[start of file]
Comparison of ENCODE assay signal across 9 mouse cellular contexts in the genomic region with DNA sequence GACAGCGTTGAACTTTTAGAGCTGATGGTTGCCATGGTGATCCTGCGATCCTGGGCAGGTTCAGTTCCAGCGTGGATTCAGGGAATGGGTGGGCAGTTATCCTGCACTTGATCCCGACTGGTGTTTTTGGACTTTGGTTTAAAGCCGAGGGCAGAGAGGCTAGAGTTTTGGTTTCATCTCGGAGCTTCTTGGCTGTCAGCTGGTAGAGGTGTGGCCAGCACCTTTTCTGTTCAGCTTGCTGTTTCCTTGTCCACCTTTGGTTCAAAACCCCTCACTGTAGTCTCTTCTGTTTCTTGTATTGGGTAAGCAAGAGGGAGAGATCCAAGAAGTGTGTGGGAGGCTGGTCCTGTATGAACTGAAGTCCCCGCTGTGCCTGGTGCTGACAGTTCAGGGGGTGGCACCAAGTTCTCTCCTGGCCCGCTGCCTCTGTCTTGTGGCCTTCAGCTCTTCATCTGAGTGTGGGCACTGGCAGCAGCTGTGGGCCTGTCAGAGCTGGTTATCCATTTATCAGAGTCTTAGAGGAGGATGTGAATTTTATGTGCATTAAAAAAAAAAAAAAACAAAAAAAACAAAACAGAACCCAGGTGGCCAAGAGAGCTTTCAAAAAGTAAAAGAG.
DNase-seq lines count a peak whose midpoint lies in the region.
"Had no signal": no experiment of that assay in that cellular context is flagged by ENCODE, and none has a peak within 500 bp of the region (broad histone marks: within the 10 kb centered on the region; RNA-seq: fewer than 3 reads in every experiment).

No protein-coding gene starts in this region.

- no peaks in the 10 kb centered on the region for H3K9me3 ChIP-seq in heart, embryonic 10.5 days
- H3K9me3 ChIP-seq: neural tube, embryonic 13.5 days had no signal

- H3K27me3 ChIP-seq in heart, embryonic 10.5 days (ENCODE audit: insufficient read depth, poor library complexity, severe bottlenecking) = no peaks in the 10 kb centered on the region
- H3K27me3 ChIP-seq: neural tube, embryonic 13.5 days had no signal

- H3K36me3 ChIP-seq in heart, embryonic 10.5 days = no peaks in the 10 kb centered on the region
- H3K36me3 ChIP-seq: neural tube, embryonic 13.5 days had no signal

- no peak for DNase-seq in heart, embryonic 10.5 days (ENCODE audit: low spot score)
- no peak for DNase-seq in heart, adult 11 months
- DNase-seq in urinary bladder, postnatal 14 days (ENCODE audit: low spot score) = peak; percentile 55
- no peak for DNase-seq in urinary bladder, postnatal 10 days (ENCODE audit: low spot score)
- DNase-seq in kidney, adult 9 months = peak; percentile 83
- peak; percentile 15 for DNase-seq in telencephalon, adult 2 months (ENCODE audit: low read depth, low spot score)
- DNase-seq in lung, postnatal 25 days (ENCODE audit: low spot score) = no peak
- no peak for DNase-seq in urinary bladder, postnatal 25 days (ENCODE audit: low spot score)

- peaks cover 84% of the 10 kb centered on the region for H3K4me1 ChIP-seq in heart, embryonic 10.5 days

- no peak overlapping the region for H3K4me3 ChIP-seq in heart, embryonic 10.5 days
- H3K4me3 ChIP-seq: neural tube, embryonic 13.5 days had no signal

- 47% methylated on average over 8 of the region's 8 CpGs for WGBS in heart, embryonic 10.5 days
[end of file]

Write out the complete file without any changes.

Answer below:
Comparison of ENCODE assay signal across 9 mouse cellular contexts in the genomic region with DNA sequence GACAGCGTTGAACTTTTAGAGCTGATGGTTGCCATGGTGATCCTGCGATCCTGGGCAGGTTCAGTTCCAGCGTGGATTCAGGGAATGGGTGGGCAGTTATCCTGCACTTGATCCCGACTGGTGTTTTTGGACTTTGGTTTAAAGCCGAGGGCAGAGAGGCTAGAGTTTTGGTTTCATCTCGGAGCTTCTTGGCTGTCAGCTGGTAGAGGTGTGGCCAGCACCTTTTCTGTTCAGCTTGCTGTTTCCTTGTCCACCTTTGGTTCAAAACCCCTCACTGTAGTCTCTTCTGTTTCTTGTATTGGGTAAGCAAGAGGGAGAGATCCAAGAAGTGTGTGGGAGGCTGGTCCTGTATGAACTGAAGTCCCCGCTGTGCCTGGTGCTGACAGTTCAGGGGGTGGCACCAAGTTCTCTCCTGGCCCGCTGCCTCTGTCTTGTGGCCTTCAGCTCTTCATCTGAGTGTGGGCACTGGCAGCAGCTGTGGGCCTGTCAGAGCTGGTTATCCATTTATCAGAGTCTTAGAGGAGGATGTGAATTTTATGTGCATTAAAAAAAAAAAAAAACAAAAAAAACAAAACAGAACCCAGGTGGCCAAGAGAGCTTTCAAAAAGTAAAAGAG.
DNase-seq lines count a peak whose midpoint lies in the region.
"Had no signal": no experiment of that assay in that cellular context is flagged by ENCODE, and none has a peak within 500 bp of the region (broad histone marks: within the 10 kb centered on the region; RNA-seq: fewer than 3 reads in every experiment).

No protein-coding gene starts in this region.

- no peaks in the 10 kb centered on the region for H3K9me3 ChIP-seq in heart, embryonic 10.5 days
- H3K9me3 ChIP-seq: neural tube, embryonic 13.5 days had no signal

- H3K27me3 ChIP-seq in heart, embryonic 10.5 days (ENCODE audit: insufficient read depth, poor library complexity, severe bottlenecking) = no peaks in the 10 kb centered on the region
- H3K27me3 ChIP-seq: neural tube, embryonic 13.5 days had no signal

- H3K36me3 ChIP-seq in heart, embryonic 10.5 days = no peaks in the 10 kb centered on the region
- H3K36me3 ChIP-seq: neural tube, embryonic 13.5 days had no signal

- no peak for DNase-seq in heart, embryonic 10.5 days (ENCODE audit: low spot score)
- no peak for DNase-seq in heart, adult 11 months
- DNase-seq in urinary bladder, postnatal 14 days (ENCODE audit: low spot score) = peak; percentile 55
- no peak for DNase-seq in urinary bladder, postnatal 10 days (ENCODE audit: low spot score)
- DNase-seq in kidney, adult 9 months = peak; percentile 83
- peak; percentile 15 for DNase-seq in telencephalon, adult 2 months (ENCODE audit: low read depth, low spot score)
- DNase-seq in lung, postnatal 25 days (ENCODE audit: low spot score) = no peak
- no peak for DNase-seq in urinary bladder, postnatal 25 days (ENCODE audit: low spot score)

- peaks cover 84% of the 10 kb centered on the region for H3K4me1 ChIP-seq in heart, embryonic 10.5 days

- no peak overlapping the region for H3K4me3 ChIP-seq in heart, embryonic 10.5 days
- H3K4me3 ChIP-seq: neural tube, embryonic 13.5 days had no signal

- 47% methylated on average over 8 of the region's 8 CpGs for WGBS in heart, embryonic 10.5 days